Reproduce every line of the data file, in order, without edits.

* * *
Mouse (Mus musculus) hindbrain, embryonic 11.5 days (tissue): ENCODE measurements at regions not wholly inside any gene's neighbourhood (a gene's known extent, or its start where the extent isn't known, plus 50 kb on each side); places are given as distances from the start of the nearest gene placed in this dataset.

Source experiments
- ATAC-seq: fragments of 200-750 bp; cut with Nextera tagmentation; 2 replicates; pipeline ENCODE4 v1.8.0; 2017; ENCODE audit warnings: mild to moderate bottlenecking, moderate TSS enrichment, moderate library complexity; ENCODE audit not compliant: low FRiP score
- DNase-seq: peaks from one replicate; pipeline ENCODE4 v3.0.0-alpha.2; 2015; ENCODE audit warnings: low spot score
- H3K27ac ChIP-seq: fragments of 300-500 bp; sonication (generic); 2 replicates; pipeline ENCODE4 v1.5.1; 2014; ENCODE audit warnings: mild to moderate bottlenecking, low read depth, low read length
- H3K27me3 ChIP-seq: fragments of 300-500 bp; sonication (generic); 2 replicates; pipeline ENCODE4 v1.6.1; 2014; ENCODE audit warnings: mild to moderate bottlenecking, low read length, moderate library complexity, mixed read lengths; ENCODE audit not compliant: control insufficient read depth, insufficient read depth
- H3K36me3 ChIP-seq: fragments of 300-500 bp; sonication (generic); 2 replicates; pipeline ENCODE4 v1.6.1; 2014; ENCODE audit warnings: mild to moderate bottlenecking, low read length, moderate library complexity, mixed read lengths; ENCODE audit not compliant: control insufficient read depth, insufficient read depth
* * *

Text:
Mouse (Mus musculus) hindbrain, embryonic 11.5 days (tissue): ENCODE measurements at regions not wholly inside any gene's neighbourhood (a gene's known extent, or its start where the extent isn't known, plus 50 kb on each side); places are given as distances from the start of the nearest gene placed in this dataset.

Source experiments
- ATAC-seq: fragments of 200-750 bp; cut with Nextera tagmentation; 2 replicates; pipeline ENCODE4 v1.8.0; 2017; ENCODE audit warnings: mild to moderate bottlenecking, moderate TSS enrichment, moderate library complexity; ENCODE audit not compliant: low FRiP score
- DNase-seq: peaks from one replicate; pipeline ENCODE4 v3.0.0-alpha.2; 2015; ENCODE audit warnings: low spot score
- H3K27ac ChIP-seq: fragments of 300-500 bp; sonication (generic); 2 replicates; pipeline ENCODE4 v1.5.1; 2014; ENCODE audit warnings: mild to moderate bottlenecking, low read depth, low read length
- H3K27me3 ChIP-seq: fragments of 300-500 bp; sonication (generic); 2 replicates; pipeline ENCODE4 v1.6.1; 2014; ENCODE audit warnings: mild to moderate bottlenecking, low read length, moderate library complexity, mixed read lengths; ENCODE audit not compliant: control insufficient read depth, insufficient read depth
- H3K36me3 ChIP-seq: fragments of 300-500 bp; sonication (generic); 2 replicates; pipeline ENCODE4 v1.6.1; 2014; ENCODE audit warnings: mild to moderate bottlenecking, low read length, moderate library complexity, mixed read lengths; ENCODE audit not compliant: control insufficient read depth, insufficient read depth